If it’s about what your partner says, thinks, feels, or intends, you can’t unless you ask and your partner is honest.
The following link contains four videos made by actors who were
asked to convey one specific intention through their speech and actions: to be sincere, or to tell ‘white lies’, or to be teasing, or to be sarcastic. (How can I tell if she’s lying?) (emphasis added)
Well-worth viewing, the videos are instructive because they show how difficult it is to grab a single intention from a short segment of speech, or to portray one.
If a single intention is difficult, how can you grab complex intentions from real conversations with real people who are really interacting with you?
You really can’t. Of course, sometimes you will be right, but much of the time you won’t. And if you are wrong just once, your mistake may lead to other mistakes, compounding into something much bigger.
Every day someone is murdered somewhere due to someone else mistaking their intentions. And, I am just as sure, every day many thousands of couples slide toward incompatibility due to accumulating mistakes in their communications.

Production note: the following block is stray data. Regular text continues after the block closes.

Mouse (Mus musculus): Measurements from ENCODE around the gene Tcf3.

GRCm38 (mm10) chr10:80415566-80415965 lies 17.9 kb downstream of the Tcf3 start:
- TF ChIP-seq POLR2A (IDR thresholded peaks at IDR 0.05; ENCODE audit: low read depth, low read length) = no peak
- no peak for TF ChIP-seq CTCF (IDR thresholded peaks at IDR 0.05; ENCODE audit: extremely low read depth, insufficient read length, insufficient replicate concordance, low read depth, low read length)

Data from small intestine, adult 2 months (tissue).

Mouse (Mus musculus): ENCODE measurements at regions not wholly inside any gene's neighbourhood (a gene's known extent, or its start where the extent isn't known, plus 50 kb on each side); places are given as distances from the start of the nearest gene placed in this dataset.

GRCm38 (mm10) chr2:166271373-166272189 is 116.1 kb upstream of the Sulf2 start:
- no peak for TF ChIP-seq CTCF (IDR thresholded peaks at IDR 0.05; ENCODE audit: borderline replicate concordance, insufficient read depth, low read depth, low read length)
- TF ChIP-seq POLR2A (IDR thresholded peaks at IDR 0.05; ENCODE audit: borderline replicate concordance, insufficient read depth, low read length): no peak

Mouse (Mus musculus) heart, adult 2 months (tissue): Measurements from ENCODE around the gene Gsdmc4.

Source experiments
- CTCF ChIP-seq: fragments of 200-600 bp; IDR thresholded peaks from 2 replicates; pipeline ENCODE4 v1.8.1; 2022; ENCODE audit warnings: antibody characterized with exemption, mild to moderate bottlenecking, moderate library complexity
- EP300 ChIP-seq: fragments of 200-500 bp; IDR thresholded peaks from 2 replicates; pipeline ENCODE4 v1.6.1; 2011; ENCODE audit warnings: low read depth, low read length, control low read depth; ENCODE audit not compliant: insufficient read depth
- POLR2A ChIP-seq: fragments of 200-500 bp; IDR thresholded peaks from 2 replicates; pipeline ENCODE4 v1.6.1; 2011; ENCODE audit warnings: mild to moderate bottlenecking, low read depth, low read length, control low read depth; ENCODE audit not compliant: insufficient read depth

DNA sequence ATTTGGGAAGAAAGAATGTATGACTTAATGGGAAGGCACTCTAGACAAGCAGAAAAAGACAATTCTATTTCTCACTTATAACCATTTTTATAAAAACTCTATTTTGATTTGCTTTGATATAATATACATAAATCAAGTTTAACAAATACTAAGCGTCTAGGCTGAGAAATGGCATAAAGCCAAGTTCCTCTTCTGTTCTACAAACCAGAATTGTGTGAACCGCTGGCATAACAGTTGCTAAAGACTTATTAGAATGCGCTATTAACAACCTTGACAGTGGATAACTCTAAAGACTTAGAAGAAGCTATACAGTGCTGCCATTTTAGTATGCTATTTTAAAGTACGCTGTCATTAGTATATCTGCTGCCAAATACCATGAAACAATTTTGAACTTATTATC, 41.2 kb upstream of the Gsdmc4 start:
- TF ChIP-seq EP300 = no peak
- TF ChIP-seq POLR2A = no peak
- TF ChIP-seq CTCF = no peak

FIML practice is designed to deal with problems of misspeaking, mishearing, miscogitating, and miscommunicating between consenting partners. FIML practice is based on the recognition that such problems are common, ubiquitous, and inevitable.
A problem with intention—sarcasm, irony, ill-will, etc.—in communication is there is no way to define it or establish any standard for it. With words, we can all agree on rough standards for pronunciation, but when you put a bunch of words together and mix in tone of voice and intention, there arises only an ambiguous standard, at best.
The videos linked above show how difficult it is to isolate even simple intentionality. The communication systems of both listeners and speakers are simply too complex to effectively standardize the majority of normal human communication. If this is understood the value of and reason for doing FIML practice should be clear.